If the White House makes good on its promise to support $1 trillion in new infrastructure, it may do so without the onetime kings of the business: big U.S. banks.

The most prominent names in banking — Citigroup, JPMorgan Chase and Bank of America — have significantly pulled back from infrastructure lending in recent years while foreign competitors filled the void.

The story of how U.S. banks ended up in the back seat of a market on the brink of a possible boom highlights one of the far-reaching effects of post-crisis regulations. The adoption of more stringent capital standards has made the business of providing long-term loans for power plants, toll roads and telecommunications systems too expensive, according to attorneys, academics and former executives in the field. Whether banks can get back in the game in the coming years — or even want to — is a matter of debate.

“A combination of the financial crisis and the deleveraging of banks … just made it more difficult for U.S. banks to make these types of long-term loans,” said Michael Bennon, managing director for the Global Projects Center at Stanford University.

Bank loans, Bennon said, have historically been a key component of public-private partnerships — a financing model that has taken center stage in the president’s infrastructure campaign.

Last year, Japanese banks including Mitsubishi UFJ and Mizuho Financial were among the global leaders in project-finance lending, arranging $14.4 billion and $7.7 billion in loans, respectively. By contrast, back in 2000, big U.S. banks occupied three of the top spots on the list.

Rules such as the net stable funding ratio are said to have made the difference, requiring big banks to hold more capital against longer-term commitments. Infrastructure loans can have terms of 20 to 30 years.

As far back as the mid-2000s, Basel regulators began debating whether project-finance lenders should be subject to tougher capital standards, according to Robert Dewing, a retired banker from JPMorgan and Citigroup who now teaches infrastructure finance at Columbia University. Banks, in turn, began to withdraw.

“American banks are very well regulated, so they have pulled out of that long-term market,” Dewing said. “They do make some long-term loans, but it’s a small proportion of what they used to make before Basel II and Basel III came along.”

Japanese banks, in contrast, have “an affinity” for longer-term lending, as well as regulators who look more kindly on the business, according to Dewing.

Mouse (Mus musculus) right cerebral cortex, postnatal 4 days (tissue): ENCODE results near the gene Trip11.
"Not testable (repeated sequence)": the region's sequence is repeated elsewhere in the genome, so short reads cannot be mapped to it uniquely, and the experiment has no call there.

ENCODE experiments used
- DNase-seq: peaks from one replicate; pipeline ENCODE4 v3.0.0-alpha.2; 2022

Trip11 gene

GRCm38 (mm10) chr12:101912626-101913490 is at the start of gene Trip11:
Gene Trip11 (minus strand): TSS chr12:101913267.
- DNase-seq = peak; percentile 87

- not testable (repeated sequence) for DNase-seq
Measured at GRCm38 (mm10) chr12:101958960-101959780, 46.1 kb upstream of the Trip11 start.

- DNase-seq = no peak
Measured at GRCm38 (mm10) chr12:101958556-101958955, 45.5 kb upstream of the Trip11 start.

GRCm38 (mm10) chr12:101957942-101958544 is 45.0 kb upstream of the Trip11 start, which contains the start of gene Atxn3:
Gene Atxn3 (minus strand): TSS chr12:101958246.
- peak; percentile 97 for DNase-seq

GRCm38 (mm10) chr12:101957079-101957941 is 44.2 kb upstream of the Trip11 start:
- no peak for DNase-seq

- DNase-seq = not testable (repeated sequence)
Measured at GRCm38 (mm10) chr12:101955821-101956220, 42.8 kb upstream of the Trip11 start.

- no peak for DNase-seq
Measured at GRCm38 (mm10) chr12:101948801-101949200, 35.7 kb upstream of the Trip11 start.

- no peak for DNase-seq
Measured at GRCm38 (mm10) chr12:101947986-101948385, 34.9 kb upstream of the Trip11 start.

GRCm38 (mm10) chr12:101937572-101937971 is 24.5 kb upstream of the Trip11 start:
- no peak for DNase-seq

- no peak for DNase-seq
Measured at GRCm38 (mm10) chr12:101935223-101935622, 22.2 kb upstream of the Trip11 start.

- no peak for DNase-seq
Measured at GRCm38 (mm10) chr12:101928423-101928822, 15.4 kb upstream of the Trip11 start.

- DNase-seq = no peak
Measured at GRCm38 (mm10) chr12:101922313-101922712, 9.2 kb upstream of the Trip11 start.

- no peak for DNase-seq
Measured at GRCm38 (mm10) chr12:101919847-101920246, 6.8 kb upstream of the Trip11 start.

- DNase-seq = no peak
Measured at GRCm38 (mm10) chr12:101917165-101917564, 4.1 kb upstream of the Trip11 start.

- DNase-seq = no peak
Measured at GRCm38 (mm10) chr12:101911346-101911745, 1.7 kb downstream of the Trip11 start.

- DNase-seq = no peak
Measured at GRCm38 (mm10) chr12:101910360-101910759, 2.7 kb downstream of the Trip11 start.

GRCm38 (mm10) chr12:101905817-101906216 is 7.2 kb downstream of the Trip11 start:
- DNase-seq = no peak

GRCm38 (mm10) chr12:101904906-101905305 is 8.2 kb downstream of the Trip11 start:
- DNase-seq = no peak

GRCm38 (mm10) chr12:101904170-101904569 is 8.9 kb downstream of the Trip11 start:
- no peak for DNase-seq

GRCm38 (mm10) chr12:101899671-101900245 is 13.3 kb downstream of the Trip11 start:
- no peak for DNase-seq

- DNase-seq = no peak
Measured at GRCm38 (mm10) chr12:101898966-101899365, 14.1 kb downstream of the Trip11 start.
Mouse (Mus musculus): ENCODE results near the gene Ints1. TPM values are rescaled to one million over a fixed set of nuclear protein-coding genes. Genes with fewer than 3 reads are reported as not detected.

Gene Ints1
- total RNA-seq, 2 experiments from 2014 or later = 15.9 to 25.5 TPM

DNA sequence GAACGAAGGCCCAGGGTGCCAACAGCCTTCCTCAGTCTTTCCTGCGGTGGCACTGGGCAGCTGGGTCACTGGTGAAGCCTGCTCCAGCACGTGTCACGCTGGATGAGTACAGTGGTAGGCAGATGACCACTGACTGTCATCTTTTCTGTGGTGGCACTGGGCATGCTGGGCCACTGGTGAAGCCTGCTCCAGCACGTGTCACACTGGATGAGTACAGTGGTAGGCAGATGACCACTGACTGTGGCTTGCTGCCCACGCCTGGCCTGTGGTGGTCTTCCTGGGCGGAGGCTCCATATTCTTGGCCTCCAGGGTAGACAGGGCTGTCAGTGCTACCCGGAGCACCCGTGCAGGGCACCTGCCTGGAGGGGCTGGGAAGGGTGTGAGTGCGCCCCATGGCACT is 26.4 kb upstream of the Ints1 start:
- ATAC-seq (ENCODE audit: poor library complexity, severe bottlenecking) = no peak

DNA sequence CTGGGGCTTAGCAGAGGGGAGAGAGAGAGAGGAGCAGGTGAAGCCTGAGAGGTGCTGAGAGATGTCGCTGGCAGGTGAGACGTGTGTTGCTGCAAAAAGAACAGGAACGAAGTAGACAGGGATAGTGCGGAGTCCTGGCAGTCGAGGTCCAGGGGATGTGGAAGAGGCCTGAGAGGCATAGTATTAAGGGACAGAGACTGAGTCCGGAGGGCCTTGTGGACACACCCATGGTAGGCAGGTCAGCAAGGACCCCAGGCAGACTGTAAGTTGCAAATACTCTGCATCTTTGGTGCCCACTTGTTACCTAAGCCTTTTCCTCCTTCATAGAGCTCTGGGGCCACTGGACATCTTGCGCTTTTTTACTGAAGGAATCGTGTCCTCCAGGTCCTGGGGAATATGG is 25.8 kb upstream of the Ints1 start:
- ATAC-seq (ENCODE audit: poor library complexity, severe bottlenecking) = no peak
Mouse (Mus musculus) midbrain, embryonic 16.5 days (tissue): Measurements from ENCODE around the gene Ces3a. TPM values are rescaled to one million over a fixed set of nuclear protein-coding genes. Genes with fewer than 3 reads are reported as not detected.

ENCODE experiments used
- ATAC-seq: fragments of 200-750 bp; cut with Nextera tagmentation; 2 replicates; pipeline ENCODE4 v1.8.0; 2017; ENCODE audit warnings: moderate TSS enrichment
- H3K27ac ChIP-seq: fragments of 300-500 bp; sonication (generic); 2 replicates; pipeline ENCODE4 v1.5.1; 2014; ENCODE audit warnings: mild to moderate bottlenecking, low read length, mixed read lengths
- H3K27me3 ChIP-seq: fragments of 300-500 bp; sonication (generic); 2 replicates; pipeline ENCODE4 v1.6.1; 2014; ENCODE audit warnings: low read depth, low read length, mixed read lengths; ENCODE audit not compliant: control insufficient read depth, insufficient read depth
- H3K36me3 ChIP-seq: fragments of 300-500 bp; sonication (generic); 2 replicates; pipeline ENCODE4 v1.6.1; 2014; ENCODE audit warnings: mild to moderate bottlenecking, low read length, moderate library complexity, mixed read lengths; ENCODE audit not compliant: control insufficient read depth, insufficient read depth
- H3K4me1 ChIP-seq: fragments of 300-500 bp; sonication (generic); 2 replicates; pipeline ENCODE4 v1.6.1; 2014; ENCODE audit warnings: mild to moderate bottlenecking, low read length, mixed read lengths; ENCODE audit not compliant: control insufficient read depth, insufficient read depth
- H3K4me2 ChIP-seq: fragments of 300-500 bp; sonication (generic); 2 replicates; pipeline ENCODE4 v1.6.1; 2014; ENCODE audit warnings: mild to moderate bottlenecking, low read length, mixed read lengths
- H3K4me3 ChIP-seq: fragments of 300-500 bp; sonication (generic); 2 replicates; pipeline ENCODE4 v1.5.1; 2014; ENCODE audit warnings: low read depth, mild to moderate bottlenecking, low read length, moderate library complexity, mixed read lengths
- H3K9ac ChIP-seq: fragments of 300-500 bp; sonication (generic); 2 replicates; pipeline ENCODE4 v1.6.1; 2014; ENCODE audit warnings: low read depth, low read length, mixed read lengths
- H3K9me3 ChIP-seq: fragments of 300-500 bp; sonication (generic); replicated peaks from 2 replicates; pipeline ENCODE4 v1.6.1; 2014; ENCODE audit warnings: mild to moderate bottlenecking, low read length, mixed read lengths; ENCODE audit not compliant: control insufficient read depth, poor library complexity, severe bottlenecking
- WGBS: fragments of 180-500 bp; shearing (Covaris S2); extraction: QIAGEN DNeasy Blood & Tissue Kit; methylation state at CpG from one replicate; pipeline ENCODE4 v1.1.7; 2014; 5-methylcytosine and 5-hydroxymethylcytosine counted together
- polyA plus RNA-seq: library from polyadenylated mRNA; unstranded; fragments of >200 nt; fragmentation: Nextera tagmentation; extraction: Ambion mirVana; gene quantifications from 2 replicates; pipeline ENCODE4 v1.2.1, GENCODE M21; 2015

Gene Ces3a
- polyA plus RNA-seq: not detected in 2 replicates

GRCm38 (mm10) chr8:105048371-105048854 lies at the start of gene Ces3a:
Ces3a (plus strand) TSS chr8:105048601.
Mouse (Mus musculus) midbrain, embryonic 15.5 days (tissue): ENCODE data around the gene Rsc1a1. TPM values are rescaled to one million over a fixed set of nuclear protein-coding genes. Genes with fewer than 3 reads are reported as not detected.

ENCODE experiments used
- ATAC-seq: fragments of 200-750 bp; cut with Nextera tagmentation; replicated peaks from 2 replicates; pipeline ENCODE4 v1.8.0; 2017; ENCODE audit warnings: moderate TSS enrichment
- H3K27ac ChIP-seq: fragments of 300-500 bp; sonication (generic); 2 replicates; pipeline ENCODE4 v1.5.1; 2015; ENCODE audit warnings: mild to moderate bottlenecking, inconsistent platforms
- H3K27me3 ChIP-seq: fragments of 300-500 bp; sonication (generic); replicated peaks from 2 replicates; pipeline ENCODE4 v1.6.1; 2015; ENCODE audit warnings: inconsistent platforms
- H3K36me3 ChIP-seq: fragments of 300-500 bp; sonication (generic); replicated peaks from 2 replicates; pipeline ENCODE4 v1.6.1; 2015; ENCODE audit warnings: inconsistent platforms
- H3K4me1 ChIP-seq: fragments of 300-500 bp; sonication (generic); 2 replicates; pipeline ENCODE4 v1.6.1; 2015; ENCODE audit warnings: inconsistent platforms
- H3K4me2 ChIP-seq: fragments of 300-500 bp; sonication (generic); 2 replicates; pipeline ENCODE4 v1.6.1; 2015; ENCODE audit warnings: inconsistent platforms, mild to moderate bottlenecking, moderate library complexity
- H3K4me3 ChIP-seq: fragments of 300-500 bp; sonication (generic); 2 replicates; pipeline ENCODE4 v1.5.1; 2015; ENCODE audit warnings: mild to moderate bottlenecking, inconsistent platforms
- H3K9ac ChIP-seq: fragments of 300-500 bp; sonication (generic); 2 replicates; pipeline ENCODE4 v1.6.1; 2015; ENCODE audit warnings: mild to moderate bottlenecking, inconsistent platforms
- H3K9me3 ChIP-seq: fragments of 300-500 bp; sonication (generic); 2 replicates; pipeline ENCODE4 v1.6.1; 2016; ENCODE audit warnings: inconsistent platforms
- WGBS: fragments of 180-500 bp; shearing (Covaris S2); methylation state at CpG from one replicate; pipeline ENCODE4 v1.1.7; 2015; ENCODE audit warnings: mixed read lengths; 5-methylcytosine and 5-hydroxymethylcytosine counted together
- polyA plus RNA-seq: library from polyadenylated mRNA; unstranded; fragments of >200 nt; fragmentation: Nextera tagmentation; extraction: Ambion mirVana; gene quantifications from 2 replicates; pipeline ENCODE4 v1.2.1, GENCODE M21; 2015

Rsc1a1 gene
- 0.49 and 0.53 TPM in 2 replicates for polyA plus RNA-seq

“As other people have dropped away, [Japanese banks] have capitalized on that,” he said.

The global shift in infrastructure lending in recent years has happened in the backdrop of a closely followed push in Washington to revamp the nation’s highways, waterways and airports.

Over the past week, President Trump has put a spotlight on infrastructure amid the controversies engulfing his administration. While the details of his future legislative proposal remain unclear, the president provided glimpses of a broader plan in a series of speeches across the country. A major component of his infrastructure push involves leveraging resources from the private sector.

On June 5, President Trump proposed partially privatizing the nation’s air traffic control system. Later in the week, he outlined in broad strokes a plan to spend $200 billion in a variety of sectors over the next decade. Such a plan could include incentives for as much as $800 billion in investment from private companies as well as local governments.

On the campaign trail, the president promised to rebuild the nation’s crumbling infrastructure — such as wastewater treatment plants, railways and state-funded schools — that have languished for years without much-needed upgrades.

The American Society of Civil Engineers has estimated that at least $2 trillion in funding is needed to improve the nation’s infrastructure.

“I think it’s quite possible that the administration will have to lead the effort” to move a bill through Congress, said Marcia Hale, president of the Building America’s Future Educational Fund and a former official in the Clinton administration.